Buy it or Build It? - That is the Question

JohnHemsley

Well-known member
Re: Buy it or Build It? - That is the Question

In terms of workflows I guess it all depends on what you want to achieve and your budget.

Regards, John.
 

tgreer

Well-known member
Re: Buy it or Build It? - That is the Question

It would help if you could define what "it" is.
 

G_Town

Well-known member
Re: Buy it or Build It? - That is the Question

What's cheaper?

It's not always what's the best fit but about the bottom line.
 

detric_1

New member
Re: Buy it or Build It? - That is the Question

The best fit makes the bottom line, not the other way around. Going cheap is so short sighted that it sounds like our customers.

For years we've collectively been complaining about how customers simply pick printers by price, price, price, but when it comes to our own purchases, we do the same thing? I don't think so.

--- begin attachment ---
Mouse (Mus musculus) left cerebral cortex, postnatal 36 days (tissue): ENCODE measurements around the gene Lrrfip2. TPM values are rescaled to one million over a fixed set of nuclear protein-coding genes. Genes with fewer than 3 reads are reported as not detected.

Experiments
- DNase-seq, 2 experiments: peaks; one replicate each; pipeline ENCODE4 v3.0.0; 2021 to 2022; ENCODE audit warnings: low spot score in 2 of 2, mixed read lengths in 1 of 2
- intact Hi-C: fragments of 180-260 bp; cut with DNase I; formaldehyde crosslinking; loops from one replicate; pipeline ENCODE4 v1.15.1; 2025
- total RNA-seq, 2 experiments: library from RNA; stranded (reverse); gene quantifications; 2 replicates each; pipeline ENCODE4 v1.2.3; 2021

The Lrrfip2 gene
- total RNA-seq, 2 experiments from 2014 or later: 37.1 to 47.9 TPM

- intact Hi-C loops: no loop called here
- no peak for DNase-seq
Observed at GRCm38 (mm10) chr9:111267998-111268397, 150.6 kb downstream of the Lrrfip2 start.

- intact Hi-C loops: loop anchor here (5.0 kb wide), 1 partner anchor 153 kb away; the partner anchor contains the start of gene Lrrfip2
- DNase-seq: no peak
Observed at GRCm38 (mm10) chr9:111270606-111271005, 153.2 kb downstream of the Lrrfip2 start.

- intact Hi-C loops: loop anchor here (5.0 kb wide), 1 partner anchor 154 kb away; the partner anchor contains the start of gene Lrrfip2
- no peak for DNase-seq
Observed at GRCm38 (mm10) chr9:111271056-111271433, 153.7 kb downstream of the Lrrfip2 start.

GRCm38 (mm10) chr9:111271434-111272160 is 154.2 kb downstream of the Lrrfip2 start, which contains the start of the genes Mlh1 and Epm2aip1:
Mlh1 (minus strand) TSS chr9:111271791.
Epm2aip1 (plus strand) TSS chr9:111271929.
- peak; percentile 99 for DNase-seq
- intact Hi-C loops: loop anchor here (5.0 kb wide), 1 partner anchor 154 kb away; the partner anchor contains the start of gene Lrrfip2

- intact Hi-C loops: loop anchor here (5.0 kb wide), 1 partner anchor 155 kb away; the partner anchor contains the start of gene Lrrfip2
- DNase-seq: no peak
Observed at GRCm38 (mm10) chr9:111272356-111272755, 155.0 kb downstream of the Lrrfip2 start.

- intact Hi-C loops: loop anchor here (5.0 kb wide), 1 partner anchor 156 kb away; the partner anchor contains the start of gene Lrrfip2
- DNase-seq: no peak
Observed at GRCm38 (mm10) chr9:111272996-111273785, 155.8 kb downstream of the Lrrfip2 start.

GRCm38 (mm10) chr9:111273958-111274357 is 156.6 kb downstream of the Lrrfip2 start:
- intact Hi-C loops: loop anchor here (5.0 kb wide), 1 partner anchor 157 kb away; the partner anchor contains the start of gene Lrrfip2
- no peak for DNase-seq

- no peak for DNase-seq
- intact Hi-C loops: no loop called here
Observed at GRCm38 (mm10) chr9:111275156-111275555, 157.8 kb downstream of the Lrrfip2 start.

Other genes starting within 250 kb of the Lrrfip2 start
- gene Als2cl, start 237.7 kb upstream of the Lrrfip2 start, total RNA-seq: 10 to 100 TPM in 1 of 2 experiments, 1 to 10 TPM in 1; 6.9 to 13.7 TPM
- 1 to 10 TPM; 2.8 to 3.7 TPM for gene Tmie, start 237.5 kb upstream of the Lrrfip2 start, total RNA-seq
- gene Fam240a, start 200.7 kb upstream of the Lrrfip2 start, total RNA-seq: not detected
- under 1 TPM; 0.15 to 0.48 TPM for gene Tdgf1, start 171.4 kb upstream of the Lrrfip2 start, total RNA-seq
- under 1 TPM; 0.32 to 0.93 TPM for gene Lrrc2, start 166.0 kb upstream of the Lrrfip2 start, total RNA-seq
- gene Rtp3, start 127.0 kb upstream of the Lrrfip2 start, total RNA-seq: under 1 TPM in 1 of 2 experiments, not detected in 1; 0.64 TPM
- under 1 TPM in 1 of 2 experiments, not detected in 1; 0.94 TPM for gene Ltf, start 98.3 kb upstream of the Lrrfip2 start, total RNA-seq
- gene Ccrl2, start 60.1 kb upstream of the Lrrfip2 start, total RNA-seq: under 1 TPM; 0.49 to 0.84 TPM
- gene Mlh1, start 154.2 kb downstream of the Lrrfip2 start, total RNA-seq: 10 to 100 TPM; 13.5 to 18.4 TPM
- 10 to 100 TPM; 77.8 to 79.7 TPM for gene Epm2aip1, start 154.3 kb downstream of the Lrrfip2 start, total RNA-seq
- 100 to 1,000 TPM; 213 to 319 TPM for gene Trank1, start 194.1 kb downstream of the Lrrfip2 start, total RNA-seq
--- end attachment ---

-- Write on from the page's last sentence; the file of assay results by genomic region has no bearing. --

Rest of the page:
Use the right tool for the job, and give your employee's the tools they need to do that job. Give your customer the best product you can.

With that, I believe that it's almost always a "build your own" type of situation, but you're still buying a Kodak/Esko/Artwork/Rampage system. You need to take what the vendors offer and tune it to your situation. The brains behind the system are what make it truly unique.

Dave
 

G_Town

Well-known member
Re: Buy it or Build It? - That is the Question

Apparently you've never worked for a company where money was extremely tight and the best fit was out of your price range.

Good position to be in I suppose.

You said it, price price price IS the holy grail, customers no longer care that you have the latest nifty new ctp, proofer , blaa, blaa, blaa etc...they want it cheap and now.